The New International Encyclopædia/Alcott, Amos Bronson

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The New International Encyclopædia
Alcott, Amos Bronson
Edition of 1905. See also Amos Bronson Alcott on Wikipedia, and the disclaimer.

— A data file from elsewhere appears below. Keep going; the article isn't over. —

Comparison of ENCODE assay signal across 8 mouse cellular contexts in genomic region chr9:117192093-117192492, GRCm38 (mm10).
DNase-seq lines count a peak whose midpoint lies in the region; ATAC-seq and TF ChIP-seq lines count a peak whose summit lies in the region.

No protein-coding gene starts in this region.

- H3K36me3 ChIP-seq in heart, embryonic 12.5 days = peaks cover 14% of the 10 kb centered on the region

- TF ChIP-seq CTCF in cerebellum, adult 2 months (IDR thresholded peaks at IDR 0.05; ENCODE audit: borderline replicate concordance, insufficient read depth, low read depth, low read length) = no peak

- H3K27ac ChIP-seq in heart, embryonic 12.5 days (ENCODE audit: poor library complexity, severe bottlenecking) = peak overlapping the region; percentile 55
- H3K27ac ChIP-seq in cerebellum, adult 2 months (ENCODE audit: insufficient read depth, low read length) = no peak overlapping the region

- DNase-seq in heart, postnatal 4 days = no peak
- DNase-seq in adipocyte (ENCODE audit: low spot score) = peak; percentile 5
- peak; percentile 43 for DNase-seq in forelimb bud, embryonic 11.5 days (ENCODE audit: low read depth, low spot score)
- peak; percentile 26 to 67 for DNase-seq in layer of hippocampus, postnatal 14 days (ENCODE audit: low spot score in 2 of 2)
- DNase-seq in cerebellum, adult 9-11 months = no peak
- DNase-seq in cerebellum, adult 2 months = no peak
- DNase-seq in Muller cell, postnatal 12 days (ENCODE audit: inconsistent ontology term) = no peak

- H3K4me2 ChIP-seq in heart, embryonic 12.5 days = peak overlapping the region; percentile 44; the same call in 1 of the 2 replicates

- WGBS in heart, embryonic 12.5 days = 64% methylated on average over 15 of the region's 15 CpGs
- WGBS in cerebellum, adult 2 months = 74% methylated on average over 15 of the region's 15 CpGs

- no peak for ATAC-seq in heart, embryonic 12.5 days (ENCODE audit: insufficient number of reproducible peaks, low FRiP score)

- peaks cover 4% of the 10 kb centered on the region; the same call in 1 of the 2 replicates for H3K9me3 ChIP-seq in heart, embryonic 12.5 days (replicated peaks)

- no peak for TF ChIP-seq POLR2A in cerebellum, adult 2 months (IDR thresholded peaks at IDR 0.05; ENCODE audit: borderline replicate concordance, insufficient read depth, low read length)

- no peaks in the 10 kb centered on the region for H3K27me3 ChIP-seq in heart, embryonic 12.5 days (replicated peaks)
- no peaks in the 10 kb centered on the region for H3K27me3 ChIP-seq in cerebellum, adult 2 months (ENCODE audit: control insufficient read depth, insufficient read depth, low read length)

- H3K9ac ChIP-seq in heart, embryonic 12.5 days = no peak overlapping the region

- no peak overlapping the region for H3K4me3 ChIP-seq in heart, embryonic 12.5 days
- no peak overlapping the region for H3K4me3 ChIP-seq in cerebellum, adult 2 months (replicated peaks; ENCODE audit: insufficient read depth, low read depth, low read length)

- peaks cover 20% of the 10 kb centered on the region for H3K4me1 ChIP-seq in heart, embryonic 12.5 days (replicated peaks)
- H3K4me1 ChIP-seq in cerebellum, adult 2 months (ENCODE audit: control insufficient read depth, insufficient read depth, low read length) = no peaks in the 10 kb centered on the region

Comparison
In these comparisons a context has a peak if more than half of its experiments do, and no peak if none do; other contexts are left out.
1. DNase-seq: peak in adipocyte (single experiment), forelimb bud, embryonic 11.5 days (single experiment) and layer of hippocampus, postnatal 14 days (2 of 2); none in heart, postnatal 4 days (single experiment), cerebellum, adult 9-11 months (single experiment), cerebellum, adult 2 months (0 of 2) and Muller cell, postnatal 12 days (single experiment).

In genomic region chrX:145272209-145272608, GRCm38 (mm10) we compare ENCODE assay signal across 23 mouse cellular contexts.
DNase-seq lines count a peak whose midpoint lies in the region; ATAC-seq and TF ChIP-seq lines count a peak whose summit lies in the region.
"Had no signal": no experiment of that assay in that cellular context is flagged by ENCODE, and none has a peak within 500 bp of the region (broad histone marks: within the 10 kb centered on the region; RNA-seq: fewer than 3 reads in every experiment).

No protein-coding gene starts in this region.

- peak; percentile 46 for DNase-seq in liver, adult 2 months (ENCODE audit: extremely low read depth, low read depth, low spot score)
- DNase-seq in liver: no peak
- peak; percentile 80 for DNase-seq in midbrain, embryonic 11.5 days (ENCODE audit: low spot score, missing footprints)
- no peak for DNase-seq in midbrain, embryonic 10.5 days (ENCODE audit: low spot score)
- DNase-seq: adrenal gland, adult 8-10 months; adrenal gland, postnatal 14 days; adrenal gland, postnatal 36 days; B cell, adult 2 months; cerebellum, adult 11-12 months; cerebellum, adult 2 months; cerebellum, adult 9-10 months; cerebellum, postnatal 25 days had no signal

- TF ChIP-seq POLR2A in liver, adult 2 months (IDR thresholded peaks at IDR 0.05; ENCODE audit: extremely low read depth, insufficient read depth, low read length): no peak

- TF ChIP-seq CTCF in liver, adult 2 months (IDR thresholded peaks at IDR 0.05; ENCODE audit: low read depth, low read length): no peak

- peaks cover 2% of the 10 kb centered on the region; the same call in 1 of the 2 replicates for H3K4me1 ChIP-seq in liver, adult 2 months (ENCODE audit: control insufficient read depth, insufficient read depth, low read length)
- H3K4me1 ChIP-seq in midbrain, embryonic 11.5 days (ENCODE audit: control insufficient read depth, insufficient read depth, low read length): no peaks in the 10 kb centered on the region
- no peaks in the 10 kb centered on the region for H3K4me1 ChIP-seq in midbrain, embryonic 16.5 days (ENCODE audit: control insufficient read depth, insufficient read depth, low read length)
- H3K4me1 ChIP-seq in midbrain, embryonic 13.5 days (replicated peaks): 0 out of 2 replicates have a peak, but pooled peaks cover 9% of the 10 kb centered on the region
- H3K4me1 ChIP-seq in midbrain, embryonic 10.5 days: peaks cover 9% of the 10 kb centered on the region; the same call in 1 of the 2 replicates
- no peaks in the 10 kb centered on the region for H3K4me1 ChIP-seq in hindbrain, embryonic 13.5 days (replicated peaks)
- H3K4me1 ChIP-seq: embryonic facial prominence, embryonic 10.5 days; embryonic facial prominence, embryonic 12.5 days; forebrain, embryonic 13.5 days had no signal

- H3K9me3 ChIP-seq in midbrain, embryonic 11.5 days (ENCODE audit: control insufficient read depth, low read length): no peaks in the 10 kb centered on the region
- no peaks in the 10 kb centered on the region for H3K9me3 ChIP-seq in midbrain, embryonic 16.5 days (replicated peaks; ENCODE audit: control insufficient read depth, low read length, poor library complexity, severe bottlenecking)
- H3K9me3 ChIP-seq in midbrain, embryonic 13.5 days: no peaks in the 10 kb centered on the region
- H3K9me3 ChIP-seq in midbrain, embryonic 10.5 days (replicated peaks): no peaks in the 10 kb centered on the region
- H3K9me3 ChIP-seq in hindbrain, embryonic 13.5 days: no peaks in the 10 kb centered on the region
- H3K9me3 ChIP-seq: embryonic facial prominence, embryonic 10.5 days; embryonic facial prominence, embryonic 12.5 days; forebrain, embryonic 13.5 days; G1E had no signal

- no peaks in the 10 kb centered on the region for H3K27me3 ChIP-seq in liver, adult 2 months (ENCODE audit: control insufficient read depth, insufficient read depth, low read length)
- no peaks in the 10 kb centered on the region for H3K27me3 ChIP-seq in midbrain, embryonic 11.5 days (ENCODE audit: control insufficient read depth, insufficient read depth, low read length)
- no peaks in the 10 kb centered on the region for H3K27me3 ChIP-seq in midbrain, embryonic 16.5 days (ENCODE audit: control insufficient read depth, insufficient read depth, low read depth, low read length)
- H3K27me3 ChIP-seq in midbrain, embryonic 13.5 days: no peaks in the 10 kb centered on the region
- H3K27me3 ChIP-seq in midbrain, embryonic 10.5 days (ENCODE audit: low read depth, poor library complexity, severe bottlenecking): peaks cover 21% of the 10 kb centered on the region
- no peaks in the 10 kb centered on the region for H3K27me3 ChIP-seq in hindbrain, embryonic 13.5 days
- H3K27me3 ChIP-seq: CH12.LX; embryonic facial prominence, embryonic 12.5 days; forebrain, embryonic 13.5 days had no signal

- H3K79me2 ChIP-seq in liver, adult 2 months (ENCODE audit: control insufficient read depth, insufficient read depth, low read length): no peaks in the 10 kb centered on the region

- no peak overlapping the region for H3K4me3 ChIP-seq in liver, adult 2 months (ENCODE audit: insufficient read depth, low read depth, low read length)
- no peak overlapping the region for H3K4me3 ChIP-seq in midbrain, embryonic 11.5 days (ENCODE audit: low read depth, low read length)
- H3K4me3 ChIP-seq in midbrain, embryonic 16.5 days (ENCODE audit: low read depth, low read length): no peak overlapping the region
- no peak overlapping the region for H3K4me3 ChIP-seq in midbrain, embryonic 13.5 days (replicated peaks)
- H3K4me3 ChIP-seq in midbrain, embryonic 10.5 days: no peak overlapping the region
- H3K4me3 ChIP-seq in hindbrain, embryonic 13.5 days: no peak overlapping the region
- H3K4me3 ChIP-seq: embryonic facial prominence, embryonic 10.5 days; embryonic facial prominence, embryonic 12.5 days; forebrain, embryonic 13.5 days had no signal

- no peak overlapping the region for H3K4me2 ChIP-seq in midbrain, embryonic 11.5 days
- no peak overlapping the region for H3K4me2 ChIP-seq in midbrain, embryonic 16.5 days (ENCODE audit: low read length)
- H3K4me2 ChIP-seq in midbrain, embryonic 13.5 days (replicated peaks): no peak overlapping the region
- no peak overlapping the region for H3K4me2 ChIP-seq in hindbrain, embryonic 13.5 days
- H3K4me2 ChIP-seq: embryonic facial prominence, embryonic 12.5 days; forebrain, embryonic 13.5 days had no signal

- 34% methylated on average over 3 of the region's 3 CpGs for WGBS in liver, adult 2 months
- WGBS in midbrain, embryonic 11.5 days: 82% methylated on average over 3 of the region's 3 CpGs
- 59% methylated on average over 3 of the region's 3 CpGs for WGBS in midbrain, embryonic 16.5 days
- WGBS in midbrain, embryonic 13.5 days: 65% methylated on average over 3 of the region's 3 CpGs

ALCOTT, a̤l'kŭt, Amos Bronson (1799-1888). An American educational reformer, conversationalist, and transcendental philosopher. He was born at Wolcott, Conn., November 29, 1799, and died in Boston, March 4, 1888. He was the son of a farmer, and his first experience of life was gained as a peddler in the South. In 1828 he became an educational reformer and established in Boston a school, in which he attracted much attention by the novelty of his methods. Of this there is a very attractive account by Elizabeth Peabody (Record of a School, 1834; third edition, 1874). His method was largely conversational, and a transcript of his talks appeared in 1836 as Conversations with Children on the Gospels. Ways that would now seem more commendable than noteworthy then met with bitter denunciation, so that Alcott abandoned his school, moved to Concord, and sought to disseminate his views on theology, education, society, civics, and vegetarianism through lectures, winning attention by his originality and graceful speech. In 1842 he visited England and returned with two friends, one of whom bought an estate near Harvard, Mass., where they endeavored to found a community, “Fruitlands,” which speedily failed. Alcott then went to Boston, and thence to Concord, leading the life of a peripatetic philosopher, and giving “conversations,” which found increasing favor, especially in the West. In later years his manner became more formal and his always nebulous teaching apparently more orthodox. Besides frequent contributions of “Orphic Sayings” to the Transcendental organ, The Dial, he published fragments from his voluminous diary, Tablets (1868); Concord Days (1872); Table Talk (1877); Sonnets and Canzonets (1877), and also New Connecticut (1881), and an Essay on Ralph Waldo Emerson, His Character and Genius (1882). For his biography, consult Sanborn and Harris, Life (Boston, 1893); also Lowell's contemporary criticism, in A Fable for Critics (New York, 1848), and A Study from Two Heads, in the Poems.